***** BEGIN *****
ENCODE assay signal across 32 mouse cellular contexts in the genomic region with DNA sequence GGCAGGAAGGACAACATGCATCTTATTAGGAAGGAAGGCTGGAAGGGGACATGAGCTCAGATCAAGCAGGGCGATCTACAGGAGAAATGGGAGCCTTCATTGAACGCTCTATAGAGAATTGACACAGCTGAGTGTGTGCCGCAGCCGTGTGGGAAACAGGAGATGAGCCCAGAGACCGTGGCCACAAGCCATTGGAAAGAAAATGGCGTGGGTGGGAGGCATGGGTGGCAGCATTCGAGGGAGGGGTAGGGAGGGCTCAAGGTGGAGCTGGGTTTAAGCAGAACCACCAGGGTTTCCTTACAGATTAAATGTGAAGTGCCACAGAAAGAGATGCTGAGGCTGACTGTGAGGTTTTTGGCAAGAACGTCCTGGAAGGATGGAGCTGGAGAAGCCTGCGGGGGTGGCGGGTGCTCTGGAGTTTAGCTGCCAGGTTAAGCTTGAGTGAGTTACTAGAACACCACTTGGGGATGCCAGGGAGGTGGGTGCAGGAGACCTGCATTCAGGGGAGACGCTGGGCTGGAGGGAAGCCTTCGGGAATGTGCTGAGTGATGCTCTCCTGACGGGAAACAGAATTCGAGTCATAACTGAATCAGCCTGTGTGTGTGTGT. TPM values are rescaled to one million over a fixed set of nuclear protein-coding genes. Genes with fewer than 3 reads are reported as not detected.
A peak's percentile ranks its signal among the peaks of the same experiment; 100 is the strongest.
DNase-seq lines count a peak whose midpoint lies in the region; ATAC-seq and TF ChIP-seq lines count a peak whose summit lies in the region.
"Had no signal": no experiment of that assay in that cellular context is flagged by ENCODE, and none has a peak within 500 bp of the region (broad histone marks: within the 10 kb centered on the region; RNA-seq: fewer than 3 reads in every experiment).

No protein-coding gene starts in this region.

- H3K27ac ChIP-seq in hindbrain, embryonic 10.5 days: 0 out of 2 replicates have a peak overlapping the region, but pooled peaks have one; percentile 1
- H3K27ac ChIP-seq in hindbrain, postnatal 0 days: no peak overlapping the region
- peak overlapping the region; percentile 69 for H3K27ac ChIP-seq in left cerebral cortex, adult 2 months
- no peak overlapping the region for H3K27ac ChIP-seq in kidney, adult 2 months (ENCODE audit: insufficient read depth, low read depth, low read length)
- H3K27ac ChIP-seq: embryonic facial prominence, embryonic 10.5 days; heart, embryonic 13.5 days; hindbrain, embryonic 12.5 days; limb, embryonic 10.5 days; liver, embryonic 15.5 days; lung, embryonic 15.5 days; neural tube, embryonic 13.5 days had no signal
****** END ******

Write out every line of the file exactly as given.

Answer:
ENCODE assay signal across 32 mouse cellular contexts in the genomic region with DNA sequence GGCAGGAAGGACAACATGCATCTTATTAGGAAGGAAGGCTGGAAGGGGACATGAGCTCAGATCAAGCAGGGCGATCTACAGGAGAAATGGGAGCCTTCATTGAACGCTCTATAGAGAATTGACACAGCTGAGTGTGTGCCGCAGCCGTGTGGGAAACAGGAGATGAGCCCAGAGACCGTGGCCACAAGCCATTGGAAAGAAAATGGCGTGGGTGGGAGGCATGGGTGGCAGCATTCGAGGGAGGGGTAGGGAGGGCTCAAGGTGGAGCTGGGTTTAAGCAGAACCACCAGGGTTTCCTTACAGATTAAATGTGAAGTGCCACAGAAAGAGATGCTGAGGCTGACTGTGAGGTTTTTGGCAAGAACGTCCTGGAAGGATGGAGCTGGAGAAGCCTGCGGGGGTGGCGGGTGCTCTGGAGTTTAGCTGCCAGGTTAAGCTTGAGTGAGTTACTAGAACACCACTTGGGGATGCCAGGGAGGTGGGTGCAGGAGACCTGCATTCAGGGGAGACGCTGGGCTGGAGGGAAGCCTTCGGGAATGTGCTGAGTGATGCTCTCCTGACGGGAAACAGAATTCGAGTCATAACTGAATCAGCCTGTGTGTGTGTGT. TPM values are rescaled to one million over a fixed set of nuclear protein-coding genes. Genes with fewer than 3 reads are reported as not detected.
A peak's percentile ranks its signal among the peaks of the same experiment; 100 is the strongest.
DNase-seq lines count a peak whose midpoint lies in the region; ATAC-seq and TF ChIP-seq lines count a peak whose summit lies in the region.
"Had no signal": no experiment of that assay in that cellular context is flagged by ENCODE, and none has a peak within 500 bp of the region (broad histone marks: within the 10 kb centered on the region; RNA-seq: fewer than 3 reads in every experiment).

No protein-coding gene starts in this region.

- H3K27ac ChIP-seq in hindbrain, embryonic 10.5 days: 0 out of 2 replicates have a peak overlapping the region, but pooled peaks have one; percentile 1
- H3K27ac ChIP-seq in hindbrain, postnatal 0 days: no peak overlapping the region
- peak overlapping the region; percentile 69 for H3K27ac ChIP-seq in left cerebral cortex, adult 2 months
- no peak overlapping the region for H3K27ac ChIP-seq in kidney, adult 2 months (ENCODE audit: insufficient read depth, low read depth, low read length)
- H3K27ac ChIP-seq: embryonic facial prominence, embryonic 10.5 days; heart, embryonic 13.5 days; hindbrain, embryonic 12.5 days; limb, embryonic 10.5 days; liver, embryonic 15.5 days; lung, embryonic 15.5 days; neural tube, embryonic 13.5 days had no signal